Bishop Ronald Hicks: Service to orphans changed his life

By By Michelle Martin | Staff writer
Thursday, September 6, 2018

Bishop Hicks: Service to orphans changed his life

Bishop-elect Ronald Hicks is to be ordained Sept 17, 2018
Bishop Ronald Hicks accepts flowers during the offertory at Our Lady of Fatima Parish in Brighton Park on May 13, 2016. (Karen Callaway/Chicago Catholic)
Hicks’ first birthday portrait. (Photo provided)
Hicks opens a present as a teenager. (Photo provided)

The day that the Holy See announced that it was appointing three new auxiliary bishops for Chicago, no one was able to get a comment from Bishop Ronald Hicks.

He was in Spain, on a 30-day Ignatian silent retreat.

“I had that retreat booked for nine months,” Hicks said, noting that it wasn’t set up to avoid attention after his appointment was announced.

In fact, part of his plan was to discern what to say if he did get the call to become a bishop. He had been serving as vicar general — a post that has been filled by an auxiliary bishop in the past — for more than two years, and people in the archdiocese were expecting new bishops to be appointed soon so that Bishops George Rassas and Francis Kane could retire as they  had turned 75.

“It was a surprise that the call came then,” said Hicks, 51, who was traveling to Iowa with his family for a graduation party when he received the call from Archbishop Christophe Pierre, apostolic nuncio to the United States. “I thought there would be more time.”

In the end, Hicks said, he had to give the nuncio an answer before the retreat, but he already knew what that answer would be.

“My discernment was that I really want to do the will of God,” Hicks said. “How I was asked — I felt this was God’s will. My position, not only in this, but in life, is that when God is asking me to do something, I want to look for ways to say yes.”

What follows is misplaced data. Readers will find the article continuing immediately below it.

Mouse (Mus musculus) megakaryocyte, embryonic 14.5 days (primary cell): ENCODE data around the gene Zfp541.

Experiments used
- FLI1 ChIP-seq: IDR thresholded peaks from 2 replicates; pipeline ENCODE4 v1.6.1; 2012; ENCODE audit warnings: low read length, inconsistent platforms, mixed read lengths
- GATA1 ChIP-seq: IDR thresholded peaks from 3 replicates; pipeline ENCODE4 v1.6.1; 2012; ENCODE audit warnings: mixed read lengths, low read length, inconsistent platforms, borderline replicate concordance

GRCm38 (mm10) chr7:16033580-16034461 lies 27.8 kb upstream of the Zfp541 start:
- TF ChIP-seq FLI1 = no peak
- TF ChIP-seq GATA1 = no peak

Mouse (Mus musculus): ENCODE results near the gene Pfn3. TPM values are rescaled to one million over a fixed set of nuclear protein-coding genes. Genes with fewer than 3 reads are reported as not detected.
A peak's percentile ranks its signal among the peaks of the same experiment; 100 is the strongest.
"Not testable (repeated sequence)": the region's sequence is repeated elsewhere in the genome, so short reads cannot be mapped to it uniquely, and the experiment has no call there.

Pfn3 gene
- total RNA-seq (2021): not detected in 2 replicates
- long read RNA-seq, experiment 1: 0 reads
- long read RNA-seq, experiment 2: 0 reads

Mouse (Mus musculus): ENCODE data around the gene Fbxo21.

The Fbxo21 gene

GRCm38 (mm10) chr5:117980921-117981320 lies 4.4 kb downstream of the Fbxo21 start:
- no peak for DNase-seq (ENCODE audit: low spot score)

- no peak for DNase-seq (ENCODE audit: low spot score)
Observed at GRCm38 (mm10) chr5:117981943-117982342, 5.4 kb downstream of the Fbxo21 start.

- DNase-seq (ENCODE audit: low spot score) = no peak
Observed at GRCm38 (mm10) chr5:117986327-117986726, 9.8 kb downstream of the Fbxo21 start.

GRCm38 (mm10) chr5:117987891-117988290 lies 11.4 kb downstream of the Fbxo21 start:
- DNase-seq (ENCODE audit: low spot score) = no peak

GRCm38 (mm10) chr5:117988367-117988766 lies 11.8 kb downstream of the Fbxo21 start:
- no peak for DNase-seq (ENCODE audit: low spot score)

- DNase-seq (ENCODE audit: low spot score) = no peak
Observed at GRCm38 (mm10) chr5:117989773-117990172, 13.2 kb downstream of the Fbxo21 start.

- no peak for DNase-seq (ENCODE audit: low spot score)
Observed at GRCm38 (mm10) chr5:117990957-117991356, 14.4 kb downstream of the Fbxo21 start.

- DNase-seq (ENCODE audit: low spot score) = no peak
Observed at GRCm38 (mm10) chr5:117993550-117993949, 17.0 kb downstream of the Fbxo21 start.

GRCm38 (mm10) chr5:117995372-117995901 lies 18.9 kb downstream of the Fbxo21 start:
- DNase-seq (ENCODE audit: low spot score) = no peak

Hicks grew up in South Holland, the elder of his parents’ two sons. He began considering whether he had a call to the priesthood when he was a student at St. Jude the Apostle School in South Holland.

Father John Boivin, then the associate pastor there, invited him to participate in a weeklong summer program at Quigley South between sixth and seventh grade.

“It was a weeklong program, but all it took was one day for him to come home and say, ‘That’s where I want to go to high school,’” said Roselee Hicks, his mother.

Hicks returned for the same program after his seventh-grade year and enrolled at Quigley South for high school, despite some misgivings on his mother’s part.

“I didn’t want him going that far for school every day,” she said. “But his father said to let him go.”

Roselee Hicks said she was Lutheran when she married, and remained Lutheran until 22 years ago, despite being an active school and parish volunteer at St. Jude. She thinks that perhaps the family’s openness to talking about religion had something to do with her son’s willingness to consider the priesthood.